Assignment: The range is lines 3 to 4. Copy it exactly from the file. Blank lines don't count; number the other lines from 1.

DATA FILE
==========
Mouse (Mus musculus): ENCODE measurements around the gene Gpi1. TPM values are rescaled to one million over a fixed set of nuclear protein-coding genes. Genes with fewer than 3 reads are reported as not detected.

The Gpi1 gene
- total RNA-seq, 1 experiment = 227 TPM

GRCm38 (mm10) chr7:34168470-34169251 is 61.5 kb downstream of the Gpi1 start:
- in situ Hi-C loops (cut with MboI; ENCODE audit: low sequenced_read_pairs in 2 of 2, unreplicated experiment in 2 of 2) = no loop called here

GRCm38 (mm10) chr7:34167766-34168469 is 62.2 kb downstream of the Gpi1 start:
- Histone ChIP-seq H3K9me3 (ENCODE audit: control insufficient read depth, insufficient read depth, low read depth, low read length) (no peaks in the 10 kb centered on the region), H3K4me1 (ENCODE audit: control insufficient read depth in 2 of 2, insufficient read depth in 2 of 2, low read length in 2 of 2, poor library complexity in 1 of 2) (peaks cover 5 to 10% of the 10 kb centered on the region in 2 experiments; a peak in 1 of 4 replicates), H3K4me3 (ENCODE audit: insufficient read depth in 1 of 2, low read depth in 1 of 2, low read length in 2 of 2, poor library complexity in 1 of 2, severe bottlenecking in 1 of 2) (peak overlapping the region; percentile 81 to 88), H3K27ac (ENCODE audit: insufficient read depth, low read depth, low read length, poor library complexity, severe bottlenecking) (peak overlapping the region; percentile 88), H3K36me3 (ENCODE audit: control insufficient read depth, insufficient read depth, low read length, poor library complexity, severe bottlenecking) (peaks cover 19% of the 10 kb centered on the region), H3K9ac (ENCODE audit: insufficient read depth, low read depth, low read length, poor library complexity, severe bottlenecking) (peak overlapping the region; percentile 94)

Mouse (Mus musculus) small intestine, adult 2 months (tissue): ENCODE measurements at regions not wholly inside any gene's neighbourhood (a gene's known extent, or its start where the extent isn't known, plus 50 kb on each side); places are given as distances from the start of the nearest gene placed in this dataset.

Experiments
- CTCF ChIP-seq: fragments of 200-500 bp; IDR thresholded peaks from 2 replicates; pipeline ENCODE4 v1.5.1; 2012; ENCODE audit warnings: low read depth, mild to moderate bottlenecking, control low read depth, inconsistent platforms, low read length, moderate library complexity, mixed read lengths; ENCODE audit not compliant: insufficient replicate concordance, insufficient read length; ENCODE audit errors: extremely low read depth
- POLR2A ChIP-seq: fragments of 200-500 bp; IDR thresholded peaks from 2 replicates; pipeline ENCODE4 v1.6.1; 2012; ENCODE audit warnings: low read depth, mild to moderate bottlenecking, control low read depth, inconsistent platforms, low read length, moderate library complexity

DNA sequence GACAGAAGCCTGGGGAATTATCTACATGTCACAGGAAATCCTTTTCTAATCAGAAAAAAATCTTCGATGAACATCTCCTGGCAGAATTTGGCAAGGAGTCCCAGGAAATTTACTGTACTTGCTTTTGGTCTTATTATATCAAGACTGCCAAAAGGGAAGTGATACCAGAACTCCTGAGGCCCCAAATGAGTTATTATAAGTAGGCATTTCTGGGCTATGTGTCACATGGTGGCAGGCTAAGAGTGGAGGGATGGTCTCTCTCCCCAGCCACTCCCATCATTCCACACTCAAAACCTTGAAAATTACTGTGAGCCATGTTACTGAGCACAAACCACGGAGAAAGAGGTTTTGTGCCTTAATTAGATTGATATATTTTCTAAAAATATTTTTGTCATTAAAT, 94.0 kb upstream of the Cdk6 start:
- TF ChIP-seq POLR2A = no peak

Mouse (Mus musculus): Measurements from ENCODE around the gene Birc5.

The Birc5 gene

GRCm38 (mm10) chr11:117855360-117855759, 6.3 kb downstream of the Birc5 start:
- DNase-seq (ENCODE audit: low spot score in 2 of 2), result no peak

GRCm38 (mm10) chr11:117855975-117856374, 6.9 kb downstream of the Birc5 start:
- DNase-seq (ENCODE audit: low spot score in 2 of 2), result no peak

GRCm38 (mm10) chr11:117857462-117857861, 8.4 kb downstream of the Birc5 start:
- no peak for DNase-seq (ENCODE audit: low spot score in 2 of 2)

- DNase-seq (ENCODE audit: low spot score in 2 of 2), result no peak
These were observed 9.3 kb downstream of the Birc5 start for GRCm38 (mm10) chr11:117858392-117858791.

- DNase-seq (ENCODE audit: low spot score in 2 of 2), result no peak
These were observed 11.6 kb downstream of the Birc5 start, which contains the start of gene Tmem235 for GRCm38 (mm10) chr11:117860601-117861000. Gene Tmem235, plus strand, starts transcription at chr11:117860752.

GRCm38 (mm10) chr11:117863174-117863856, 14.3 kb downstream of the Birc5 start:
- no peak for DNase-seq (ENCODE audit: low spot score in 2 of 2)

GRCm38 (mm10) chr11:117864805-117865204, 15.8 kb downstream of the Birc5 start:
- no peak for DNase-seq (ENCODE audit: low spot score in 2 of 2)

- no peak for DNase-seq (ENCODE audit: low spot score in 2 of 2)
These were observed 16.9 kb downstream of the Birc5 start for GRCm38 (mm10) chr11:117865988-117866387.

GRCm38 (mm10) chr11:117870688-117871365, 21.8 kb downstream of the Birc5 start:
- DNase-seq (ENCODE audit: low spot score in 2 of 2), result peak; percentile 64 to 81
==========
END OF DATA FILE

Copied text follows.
- total RNA-seq, 1 experiment = 227 TPM

GRCm38 (mm10) chr7:34168470-34169251 is 61.5 kb downstream of the Gpi1 start: